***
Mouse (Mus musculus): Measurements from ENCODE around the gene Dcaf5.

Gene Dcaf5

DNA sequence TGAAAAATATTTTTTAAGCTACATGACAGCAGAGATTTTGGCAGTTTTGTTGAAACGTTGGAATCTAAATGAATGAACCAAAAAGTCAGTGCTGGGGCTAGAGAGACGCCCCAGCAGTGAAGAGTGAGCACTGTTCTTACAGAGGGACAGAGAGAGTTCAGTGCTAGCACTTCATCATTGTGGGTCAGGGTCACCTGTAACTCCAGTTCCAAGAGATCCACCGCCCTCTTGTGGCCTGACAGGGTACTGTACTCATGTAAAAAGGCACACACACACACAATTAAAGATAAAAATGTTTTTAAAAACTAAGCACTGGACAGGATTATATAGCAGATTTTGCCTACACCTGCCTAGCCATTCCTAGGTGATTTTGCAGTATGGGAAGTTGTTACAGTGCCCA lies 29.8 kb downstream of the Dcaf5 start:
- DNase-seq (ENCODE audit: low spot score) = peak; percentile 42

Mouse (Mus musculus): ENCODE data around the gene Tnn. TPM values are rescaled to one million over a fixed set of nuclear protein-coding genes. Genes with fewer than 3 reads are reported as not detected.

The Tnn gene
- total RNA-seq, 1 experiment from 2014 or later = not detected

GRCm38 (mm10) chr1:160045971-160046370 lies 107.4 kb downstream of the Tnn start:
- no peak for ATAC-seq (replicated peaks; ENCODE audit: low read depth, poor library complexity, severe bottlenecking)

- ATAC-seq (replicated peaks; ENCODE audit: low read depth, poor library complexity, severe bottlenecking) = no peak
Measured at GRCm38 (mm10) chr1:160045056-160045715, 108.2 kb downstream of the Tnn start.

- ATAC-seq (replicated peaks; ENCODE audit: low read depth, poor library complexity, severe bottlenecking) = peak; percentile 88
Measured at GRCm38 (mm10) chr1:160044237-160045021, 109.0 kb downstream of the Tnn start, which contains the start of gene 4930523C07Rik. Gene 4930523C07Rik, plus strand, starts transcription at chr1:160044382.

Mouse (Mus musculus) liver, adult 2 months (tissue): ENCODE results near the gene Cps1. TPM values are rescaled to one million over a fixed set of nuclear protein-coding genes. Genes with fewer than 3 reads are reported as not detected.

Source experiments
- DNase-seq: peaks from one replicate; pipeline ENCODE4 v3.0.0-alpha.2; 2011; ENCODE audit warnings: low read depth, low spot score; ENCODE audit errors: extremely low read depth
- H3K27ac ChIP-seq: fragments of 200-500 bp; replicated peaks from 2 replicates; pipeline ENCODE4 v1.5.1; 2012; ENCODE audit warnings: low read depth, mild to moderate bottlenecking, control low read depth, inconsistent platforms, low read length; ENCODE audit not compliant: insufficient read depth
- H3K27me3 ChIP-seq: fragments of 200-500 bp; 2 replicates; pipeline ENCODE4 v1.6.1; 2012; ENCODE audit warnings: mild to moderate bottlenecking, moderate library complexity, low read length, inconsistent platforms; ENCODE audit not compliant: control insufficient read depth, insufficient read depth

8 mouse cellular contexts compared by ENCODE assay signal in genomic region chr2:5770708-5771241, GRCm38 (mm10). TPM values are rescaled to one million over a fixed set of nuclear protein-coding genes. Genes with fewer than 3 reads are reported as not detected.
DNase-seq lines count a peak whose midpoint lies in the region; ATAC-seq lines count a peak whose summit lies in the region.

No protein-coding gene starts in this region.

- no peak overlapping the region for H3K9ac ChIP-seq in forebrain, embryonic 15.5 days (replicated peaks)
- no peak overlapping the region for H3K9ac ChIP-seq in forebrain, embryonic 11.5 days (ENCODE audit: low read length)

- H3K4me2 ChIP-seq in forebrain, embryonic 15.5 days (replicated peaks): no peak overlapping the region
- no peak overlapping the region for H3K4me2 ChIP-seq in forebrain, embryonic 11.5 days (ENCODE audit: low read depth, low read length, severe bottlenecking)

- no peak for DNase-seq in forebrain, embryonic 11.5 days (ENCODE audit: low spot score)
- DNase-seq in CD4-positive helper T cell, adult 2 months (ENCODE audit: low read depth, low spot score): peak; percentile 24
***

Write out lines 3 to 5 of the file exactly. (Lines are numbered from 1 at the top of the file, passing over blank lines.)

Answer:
DNA sequence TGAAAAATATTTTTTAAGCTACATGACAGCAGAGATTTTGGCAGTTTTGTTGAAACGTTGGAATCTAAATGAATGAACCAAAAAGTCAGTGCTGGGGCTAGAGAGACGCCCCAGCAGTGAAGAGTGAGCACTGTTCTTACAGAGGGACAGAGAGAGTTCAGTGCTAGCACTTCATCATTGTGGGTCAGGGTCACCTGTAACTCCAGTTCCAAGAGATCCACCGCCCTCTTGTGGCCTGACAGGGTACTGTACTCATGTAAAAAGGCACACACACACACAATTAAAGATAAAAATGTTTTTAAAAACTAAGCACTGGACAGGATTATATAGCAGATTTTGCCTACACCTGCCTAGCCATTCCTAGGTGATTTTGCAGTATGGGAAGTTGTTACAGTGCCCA lies 29.8 kb downstream of the Dcaf5 start:
- DNase-seq (ENCODE audit: low spot score) = peak; percentile 42

Mouse (Mus musculus): ENCODE data around the gene Tnn. TPM values are rescaled to one million over a fixed set of nuclear protein-coding genes. Genes with fewer than 3 reads are reported as not detected.